Wind and solar power are homegrown, cheap and already cutting bills and emissions fast to help combat the climate crisis, the authors say. Image: Pexels/Pixabay
Explore and monitor how Climate Change is affecting economies, industries and global issues
Get involved with our crowdsourced digital platform to deliver impact at scale
Stay up to date:
- Increased fossil fuel exploration is an unnecessary and environmentally detrimental solution to the energy crisis, says think tank.
- Growth in global electricity demand during the first half of 2022 was met by renewable energy, its data shows.
- This prevented a 4% increase in fossil generation and avoided $40 billion in fuel costs and 230 Mt CO2 in emissions, according to a report.
- Wind and solar power are homegrown, cheap and already cutting bills and emissions fast to help combat the climate crisis, the authors say.
The energy crisis has some companies and politicians calling for an increase in fossil fuel exploration, but new data shows that this solution is unnecessary as well as detrimental to avoiding the worst impacts of the climate crisis.
“Wind and solar are proving themselves during the energy crisis,” Ember Senior Electricity Analyst Malgorzata Wiatros-Motyka wrote in the report. “The first step to ending the grip of expensive and polluting fossil fuels is to build enough clean power to meet the world’s growing appetite for electricity.”
The findings came as part of Ember’s “Global Electricity Mid-Year Insights” for 2022. During the first six months of the year, electricity demand increased by 389 terawatt hours, or three percent compared to the first six months of 2021. This coincided with Russia’s invasion of Ukraine in February, which helped precipitate a global energy crisis.
However, during this same time period, renewable energy generation increased by 416 terawatt hours. This means renewable sources actually met 107 percent of demand, The Independent reported. Seventy-seven percent of the increased demand was met by new wind and solar, with hydropower filling in the gap, according to the report. This isn’t just a good sign for the future. It meant that fossil fuels weren’t being burned instead.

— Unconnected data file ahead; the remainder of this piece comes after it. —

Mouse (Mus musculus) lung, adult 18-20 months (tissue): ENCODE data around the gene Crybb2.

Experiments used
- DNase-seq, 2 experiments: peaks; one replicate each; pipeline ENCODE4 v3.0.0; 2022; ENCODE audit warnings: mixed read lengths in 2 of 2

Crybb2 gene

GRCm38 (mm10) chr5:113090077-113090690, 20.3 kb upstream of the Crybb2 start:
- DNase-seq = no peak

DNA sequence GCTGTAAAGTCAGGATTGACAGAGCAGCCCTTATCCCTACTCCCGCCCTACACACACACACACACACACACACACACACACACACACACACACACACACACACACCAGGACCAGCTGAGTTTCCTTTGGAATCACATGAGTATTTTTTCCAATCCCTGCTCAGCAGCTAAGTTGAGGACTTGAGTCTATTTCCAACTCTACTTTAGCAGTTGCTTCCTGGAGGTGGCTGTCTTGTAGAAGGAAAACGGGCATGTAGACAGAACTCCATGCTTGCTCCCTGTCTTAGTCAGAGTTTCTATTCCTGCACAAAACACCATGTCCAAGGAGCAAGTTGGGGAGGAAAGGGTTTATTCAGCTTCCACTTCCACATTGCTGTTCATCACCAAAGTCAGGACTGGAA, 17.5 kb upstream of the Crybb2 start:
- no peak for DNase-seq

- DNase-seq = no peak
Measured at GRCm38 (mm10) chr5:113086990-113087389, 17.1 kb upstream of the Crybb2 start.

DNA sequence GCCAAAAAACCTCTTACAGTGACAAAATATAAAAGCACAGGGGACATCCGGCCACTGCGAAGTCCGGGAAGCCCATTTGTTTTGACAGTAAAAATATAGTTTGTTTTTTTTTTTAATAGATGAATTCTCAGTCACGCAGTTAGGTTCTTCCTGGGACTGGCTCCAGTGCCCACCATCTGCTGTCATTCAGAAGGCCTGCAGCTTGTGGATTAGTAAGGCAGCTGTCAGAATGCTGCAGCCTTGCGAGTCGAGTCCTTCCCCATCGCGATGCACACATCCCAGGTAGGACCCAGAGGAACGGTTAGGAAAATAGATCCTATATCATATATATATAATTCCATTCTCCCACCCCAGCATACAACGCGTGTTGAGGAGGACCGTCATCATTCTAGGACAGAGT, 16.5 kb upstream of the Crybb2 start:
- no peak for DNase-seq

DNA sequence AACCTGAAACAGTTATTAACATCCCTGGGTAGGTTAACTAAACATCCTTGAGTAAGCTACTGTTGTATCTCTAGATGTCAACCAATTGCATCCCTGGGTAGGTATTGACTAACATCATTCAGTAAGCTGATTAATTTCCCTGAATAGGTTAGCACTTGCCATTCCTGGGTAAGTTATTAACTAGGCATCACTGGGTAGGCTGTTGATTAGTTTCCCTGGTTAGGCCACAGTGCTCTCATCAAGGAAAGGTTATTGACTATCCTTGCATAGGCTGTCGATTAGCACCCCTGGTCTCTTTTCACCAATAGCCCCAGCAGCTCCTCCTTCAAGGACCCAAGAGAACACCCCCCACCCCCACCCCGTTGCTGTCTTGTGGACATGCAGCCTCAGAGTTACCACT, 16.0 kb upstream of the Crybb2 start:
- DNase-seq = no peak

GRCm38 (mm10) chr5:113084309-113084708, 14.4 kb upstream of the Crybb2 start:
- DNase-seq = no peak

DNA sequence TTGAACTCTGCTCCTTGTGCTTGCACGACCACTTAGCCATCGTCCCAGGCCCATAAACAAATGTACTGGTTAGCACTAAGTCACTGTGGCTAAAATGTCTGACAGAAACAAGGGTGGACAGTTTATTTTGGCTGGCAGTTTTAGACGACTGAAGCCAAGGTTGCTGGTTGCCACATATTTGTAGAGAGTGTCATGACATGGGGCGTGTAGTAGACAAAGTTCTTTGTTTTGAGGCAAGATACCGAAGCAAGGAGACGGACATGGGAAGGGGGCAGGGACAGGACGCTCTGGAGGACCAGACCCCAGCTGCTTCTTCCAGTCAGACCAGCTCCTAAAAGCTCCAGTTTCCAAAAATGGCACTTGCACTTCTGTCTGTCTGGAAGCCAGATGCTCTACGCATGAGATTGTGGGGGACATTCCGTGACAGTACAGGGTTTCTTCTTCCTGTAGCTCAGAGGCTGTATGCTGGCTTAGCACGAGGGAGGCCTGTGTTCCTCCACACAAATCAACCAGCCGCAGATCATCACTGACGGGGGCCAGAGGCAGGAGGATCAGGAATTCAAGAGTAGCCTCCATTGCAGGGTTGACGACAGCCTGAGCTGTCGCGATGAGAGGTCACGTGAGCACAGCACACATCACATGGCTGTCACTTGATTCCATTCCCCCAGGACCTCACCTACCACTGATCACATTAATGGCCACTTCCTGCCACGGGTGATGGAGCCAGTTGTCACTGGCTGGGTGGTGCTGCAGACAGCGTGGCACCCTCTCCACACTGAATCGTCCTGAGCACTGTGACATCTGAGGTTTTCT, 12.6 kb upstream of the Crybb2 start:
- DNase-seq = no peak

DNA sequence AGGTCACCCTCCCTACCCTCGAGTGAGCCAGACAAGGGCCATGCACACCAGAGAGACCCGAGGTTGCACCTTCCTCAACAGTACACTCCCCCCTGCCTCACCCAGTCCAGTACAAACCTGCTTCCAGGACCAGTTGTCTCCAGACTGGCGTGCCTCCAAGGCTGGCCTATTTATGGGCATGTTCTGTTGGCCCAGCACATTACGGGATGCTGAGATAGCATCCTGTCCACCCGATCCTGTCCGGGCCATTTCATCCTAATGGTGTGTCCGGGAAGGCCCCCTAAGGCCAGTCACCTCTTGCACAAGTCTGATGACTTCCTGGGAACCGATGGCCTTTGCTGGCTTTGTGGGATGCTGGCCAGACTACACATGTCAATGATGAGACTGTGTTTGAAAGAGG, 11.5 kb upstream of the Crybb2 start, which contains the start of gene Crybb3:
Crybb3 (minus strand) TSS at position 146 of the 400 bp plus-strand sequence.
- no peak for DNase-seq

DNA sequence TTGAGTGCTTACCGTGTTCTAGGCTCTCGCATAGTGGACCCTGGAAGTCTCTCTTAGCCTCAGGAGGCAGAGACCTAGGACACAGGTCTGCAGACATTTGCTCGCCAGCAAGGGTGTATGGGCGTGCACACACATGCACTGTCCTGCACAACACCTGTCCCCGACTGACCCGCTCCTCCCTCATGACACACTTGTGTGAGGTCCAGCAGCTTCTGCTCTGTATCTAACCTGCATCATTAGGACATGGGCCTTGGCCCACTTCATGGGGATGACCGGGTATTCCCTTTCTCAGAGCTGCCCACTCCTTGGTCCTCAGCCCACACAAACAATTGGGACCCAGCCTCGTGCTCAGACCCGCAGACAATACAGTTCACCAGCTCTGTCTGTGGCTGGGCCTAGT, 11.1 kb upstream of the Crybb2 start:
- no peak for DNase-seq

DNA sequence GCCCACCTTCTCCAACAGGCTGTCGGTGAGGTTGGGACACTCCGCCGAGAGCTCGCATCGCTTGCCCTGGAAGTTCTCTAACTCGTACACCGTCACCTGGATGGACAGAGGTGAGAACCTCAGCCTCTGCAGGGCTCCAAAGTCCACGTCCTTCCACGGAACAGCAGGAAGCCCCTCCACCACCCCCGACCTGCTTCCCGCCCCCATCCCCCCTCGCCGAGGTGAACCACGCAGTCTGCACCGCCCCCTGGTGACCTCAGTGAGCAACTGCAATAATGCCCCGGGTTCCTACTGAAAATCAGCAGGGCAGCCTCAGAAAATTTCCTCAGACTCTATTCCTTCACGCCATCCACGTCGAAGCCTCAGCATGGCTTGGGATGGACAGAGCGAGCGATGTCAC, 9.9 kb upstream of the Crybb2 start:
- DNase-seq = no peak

“The growth in wind and solar in the first half of 2022 prevented a 4% increase in fossil generation,” Wiatros-Motyka wrote in the report. “This avoided $40 billion USD in fuel costs and 230 Mt CO2 in emissions.”
On a country-by-country basis, new wind and solar met 92 percent of electricity demand in China, 81 percent in the U.S. and 23 percent in India. The analysis was based on data from 75 nations that account for 90 percent of electricity demand worldwide.
So does this mean that we are finally approaching peak fossil-fuel demand? Renewable sources met electricity demand in 2015 and 2019, but these were both years of less than average growth in electricity demand, while the first six months of 2022 saw average growth.
“We are closer to the tipping point where renewables are able to meet that increase in global electricity demand as the world moves towards being more electrified,” Ember global program lead Dave Jones told AFP.
However, we’re not there yet, as evidenced by the fact that coal and gas use both increased in July and August when a drought and heat wave in China caused a hydropower shortfall there, the report said. Because of this, 2022 could once again be a record-breaking year for fossil-fuel generation and carbon dioxide emissions from the power sector despite its promising start.
“Global power sector emissions are still pushing all-time highs when they need to be falling very quickly,” Wiatros-Motyka said in the report. “And the same fossil fuels pushing us into a climate crisis are also causing the global energy crisis. We have a solution: wind and solar are homegrown and cheap, and are already cutting both bills and emissions fast.”
What's the World Economic Forum doing about the transition to clean energy?
Don't miss any update on this topic
Create a free account and access your personalized content collection with our latest publications and analyses.
License and Republishing
The views expressed in this article are those of the author alone and not the World Economic Forum.
More on Climate ChangeSee all
March 4, 2024
February 29, 2024
February 28, 2024
February 27, 2024
February 27, 2024